Biggy Zahn

Biggy Zahn

What is Work, Duration and Assignment Units?

Formula: Duration = Work / assignment Units

This is the golden MS Project formula. When working with resources, it is essential to understand how MS Project calculates.

Formula: Duration = Work / assignment Units

For instance: 5 days = 40 hours / 100%

Duration is the length of working time between the start and finish of a task. MS Project bases the calculation of a task’s duration on the amount of work and the amount of resource units assigned to it.

Let’s practice

For instance, 80 hours of work done by two people means the task will take 5 days duration (assuming 8hr work days). The working time for a task is defined by the project calendar, resource calendar, task calendar, or any custom calendars you set for a project.

Work

Work is the amount of effort, measured in time units (like hours or days), that a resource needs to complete the task. The total work for a task is the sum of all those time units, no matter how many resources are assigned to the task. Think of work as the amount of hours you would be charged for if the resource were an external consultant. This includes toilet breaks, an incidental personal email and daydreaming (gross amount of hours) and does not regard how the hours are spread over the duration of the task. Also note that if you got your work estimates from an internal party, such as a systems architect, you might have received a net estimate of hours (without all the things that make us human).

Resource Units

Resource Units indicate how much of a resource’s available time, according to the resource calendar, is being used to work on a particular task. Resources are the people, equipment, or other materials that are applied to completing a task. On a task in the project schedule, resource effort is expressed as units. You can consider units here as the average speed of the task.

If you have 100 miles to cover (work), and your average speed is higher (units), you will be there faster (duration). If you have 100 hours of paint work to do, and your average speed is 2 painters, you will be ready faster than with an average speed of 1 painter.

What is Work, Duration and Assignment Units?1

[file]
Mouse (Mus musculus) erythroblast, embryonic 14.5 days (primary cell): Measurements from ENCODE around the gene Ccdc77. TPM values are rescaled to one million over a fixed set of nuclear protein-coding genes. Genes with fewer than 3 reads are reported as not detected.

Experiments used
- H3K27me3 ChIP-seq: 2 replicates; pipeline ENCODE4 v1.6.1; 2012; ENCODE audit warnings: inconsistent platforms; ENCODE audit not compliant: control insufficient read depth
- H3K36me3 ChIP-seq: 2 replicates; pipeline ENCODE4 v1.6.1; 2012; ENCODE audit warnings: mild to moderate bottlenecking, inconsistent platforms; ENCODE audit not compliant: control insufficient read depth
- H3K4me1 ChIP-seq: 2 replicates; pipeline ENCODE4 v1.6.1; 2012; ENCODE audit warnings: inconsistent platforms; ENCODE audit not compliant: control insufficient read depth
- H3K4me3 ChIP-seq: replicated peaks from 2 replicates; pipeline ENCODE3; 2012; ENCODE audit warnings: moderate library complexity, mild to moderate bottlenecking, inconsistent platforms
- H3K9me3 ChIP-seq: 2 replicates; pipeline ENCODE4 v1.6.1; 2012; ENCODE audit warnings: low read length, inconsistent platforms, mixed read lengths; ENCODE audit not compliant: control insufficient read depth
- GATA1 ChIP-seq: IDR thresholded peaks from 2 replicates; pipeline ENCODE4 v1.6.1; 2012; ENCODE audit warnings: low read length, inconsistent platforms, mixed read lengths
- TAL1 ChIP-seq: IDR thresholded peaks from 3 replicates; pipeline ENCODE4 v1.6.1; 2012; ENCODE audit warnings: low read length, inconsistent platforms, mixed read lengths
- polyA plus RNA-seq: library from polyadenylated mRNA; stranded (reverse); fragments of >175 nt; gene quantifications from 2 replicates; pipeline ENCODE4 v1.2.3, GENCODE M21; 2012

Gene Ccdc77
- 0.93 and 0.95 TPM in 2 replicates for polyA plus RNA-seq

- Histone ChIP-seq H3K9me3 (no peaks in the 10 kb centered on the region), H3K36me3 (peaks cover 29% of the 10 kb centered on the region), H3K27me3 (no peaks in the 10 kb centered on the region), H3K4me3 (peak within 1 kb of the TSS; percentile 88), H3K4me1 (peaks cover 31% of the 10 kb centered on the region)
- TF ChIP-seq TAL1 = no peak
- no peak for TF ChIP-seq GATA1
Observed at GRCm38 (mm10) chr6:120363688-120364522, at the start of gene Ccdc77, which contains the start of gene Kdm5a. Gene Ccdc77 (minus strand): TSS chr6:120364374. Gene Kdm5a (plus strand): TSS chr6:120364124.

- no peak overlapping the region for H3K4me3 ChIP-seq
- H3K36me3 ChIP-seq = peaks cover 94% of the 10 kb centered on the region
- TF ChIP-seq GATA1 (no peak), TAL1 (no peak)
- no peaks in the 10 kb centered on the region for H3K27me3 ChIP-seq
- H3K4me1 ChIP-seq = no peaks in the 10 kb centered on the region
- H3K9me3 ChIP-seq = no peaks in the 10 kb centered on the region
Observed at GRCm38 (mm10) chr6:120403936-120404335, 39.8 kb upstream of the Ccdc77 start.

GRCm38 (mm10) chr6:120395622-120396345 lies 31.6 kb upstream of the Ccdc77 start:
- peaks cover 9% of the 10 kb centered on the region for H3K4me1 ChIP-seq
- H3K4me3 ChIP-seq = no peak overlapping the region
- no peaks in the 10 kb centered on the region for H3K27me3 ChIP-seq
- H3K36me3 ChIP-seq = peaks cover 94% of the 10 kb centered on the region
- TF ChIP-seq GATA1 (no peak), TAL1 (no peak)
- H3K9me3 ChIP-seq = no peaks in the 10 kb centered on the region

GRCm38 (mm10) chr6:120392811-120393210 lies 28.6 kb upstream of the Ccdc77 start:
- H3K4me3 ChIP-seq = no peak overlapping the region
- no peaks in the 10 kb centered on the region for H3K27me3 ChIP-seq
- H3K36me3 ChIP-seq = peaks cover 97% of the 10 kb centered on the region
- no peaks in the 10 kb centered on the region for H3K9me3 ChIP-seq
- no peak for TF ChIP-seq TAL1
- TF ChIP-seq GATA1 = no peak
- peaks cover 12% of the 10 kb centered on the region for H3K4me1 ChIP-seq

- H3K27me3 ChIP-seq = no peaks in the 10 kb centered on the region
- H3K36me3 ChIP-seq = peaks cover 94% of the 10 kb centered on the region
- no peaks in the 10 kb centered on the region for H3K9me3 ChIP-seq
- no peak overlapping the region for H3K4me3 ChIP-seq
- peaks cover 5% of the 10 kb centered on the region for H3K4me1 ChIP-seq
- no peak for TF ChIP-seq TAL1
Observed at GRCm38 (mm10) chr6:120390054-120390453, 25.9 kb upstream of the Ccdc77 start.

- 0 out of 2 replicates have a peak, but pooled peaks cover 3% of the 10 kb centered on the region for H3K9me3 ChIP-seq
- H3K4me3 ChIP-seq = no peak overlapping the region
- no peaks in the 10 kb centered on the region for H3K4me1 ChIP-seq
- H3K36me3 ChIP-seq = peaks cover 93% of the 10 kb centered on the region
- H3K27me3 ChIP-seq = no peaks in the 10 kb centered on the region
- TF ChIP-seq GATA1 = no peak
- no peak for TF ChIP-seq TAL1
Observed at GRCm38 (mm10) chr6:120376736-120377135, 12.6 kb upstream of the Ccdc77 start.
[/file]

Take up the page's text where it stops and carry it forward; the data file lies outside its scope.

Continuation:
Take care!

Do not mistake resource units for resource availability to the project. Resource availability is a resource feature. ‘Units’ is a task feature.

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How to reschedule all incomplete work with one button?

When you are at a point where you have updated the actual progress on tasks and re-examined the ETC (estimate to complete) for these tasks (i.e. remaining duration), some tasks may not have been finished as planned.

Reschedule incomplete work

In other words, only part of the task has been done, and there is still some work to do. Possible reasons are that someone was ill last week, or someone needed to solve a critical incident in another project, that supplies were not delivered yet, etc. Since these activities still need to be done, you need to reschedule this uncompleted part of the task to a time in the future, preferably as soon as possible, to reduce the (potential) total delay.

Only one button

Microsoft Project has a button that does this all at once: Project tab > Update Project > Reschedule uncompleted work to start after: <select a date>

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Adding a dependency by typing the linking path

Adding a dependency – one option

Creating links between schedules can be done in several ways. One way is by simply typing the link path in the predecessor column. Please make sure you refer to the correct line number in the other schedule (e.g. <name of other schedule\3).

Adding a dependency by typing the linking path1

If you are working on a Project Server you will see the name of the file, if you are working on a stand-alone version of MS Project you will also see your file’s location on your computer.

At opening, the other schedule will see the ‘Link Between Projects’ window with the possibility to ‘accept’ the creation of the external link (click on the second line ‘Delivery Parts B’ in the Link Between Projects window > Accept > Close). When this edit to this schedule is saved, then the link is finalized.

Adding a dependency by typing the linking path2

 

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Check on dangling tasks

When your schedule is ready to perform a Critical Path Analysis, you must check if the network of activities is a nice closed network (all tasks have a predecessor and successor except for the start and finish milestones) and you should do a check on any dangling tasks.

What is a dangling task?

A dangling task, or a ‘dangler‘ is a task or milestone that is not connected on both sides and as such will not be recalculated when other tasks in the schedule move. If you have a dangler it is hard to trust your schedule and you need to take more manual actions to have your schedule up-to-date.

Check on dangling tasks1

In the template that is delivered to everybody as part of our e-course, we have create a custom filter that shows all tasks for which there is either no predecessor set, no successor set or neither are set. You could create this filter yourself of course by going to more filters in the filters menu.

Tip: use it as a highlight filter to include the context of the danglers.

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Dependencies with other projects in MS Project

Your project will likely have deliveries or other dependencies with other projects in MS Project. These dependencies can also be modeled with MS Project and will look exactly the same as links within projects: it is a black arrow going from one task to the other.